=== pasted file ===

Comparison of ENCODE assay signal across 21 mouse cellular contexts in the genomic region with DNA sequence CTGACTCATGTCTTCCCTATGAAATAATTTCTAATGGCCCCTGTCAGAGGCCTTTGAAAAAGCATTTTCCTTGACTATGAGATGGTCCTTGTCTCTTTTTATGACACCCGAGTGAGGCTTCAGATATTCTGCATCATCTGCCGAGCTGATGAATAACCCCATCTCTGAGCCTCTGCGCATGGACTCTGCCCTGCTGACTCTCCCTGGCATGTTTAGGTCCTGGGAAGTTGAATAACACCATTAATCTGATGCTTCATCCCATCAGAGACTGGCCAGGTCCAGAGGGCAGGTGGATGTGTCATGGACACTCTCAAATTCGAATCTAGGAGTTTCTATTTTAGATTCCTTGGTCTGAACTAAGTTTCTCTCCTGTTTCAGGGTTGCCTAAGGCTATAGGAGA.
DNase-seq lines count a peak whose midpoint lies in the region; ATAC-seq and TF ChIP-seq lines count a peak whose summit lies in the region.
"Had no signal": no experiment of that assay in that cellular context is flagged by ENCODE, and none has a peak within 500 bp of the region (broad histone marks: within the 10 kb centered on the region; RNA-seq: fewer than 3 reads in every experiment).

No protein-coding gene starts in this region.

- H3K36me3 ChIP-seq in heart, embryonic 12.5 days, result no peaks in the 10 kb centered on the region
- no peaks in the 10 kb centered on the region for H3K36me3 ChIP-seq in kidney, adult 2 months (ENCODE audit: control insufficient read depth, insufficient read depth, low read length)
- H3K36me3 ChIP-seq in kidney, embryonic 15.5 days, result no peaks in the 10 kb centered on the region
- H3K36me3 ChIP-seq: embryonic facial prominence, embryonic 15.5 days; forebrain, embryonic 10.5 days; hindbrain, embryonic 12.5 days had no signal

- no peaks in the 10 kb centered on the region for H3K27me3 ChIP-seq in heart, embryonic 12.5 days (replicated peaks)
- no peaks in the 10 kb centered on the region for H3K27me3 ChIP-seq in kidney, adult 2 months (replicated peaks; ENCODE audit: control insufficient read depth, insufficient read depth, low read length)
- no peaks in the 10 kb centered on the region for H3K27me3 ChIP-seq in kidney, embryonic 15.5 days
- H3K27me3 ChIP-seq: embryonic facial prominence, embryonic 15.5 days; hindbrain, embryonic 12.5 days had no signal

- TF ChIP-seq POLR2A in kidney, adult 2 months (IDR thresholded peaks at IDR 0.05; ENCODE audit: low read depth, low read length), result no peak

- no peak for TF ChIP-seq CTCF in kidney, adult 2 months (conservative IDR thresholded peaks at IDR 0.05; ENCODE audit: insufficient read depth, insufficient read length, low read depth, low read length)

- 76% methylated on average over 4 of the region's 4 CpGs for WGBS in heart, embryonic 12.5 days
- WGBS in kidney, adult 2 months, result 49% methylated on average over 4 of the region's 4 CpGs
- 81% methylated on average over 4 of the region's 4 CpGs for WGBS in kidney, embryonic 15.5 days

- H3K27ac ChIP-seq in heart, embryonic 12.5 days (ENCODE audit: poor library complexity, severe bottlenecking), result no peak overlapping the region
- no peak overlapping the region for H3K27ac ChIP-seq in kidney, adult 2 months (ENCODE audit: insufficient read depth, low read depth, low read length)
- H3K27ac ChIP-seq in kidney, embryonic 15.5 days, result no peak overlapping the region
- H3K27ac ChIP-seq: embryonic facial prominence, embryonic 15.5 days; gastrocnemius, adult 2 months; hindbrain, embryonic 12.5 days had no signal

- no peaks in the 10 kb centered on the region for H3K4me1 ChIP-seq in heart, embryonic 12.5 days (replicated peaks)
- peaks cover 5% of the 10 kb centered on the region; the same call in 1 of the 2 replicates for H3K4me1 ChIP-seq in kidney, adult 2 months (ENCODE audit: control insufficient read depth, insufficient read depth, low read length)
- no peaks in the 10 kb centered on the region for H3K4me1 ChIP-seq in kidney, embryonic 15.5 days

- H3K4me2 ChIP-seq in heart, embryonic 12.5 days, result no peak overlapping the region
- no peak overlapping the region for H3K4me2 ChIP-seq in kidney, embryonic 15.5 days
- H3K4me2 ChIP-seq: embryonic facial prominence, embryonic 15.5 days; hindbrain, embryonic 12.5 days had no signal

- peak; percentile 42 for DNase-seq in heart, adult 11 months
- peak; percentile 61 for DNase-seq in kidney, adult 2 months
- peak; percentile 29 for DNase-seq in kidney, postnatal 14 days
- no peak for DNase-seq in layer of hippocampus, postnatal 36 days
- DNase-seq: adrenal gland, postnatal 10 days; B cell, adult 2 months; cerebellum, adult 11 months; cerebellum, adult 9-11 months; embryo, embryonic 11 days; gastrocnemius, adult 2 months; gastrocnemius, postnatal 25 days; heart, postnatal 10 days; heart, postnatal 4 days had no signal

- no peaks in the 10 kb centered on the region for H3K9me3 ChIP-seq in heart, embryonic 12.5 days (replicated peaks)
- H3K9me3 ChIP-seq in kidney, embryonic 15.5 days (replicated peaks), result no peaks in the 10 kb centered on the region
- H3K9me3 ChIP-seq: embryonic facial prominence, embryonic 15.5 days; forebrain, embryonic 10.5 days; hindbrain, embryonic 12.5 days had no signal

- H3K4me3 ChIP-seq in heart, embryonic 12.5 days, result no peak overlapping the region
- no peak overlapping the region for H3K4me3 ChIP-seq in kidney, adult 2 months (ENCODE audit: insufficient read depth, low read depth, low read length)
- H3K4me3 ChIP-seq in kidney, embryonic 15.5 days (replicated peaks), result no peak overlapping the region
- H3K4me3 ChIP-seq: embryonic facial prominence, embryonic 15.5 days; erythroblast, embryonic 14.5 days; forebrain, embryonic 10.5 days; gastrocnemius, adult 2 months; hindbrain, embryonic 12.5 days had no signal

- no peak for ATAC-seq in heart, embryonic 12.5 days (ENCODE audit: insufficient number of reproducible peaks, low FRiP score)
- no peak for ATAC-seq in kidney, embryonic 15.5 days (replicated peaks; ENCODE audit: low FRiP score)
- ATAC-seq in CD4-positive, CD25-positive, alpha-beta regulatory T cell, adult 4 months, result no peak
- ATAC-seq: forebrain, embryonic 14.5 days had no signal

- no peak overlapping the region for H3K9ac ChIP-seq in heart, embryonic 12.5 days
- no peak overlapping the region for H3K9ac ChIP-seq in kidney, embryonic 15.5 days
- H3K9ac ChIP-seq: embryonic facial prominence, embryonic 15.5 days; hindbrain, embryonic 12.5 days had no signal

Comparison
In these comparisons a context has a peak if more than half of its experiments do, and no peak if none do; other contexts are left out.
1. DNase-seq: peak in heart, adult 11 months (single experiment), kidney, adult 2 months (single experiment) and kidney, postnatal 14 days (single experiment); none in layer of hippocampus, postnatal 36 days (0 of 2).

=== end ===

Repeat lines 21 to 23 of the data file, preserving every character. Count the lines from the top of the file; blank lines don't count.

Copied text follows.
- H3K27ac ChIP-seq: embryonic facial prominence, embryonic 15.5 days; gastrocnemius, adult 2 months; hindbrain, embryonic 12.5 days had no signal

- no peaks in the 10 kb centered on the region for H3K4me1 ChIP-seq in heart, embryonic 12.5 days (replicated peaks)
- peaks cover 5% of the 10 kb centered on the region; the same call in 1 of the 2 replicates for H3K4me1 ChIP-seq in kidney, adult 2 months (ENCODE audit: control insufficient read depth, insufficient read depth, low read length)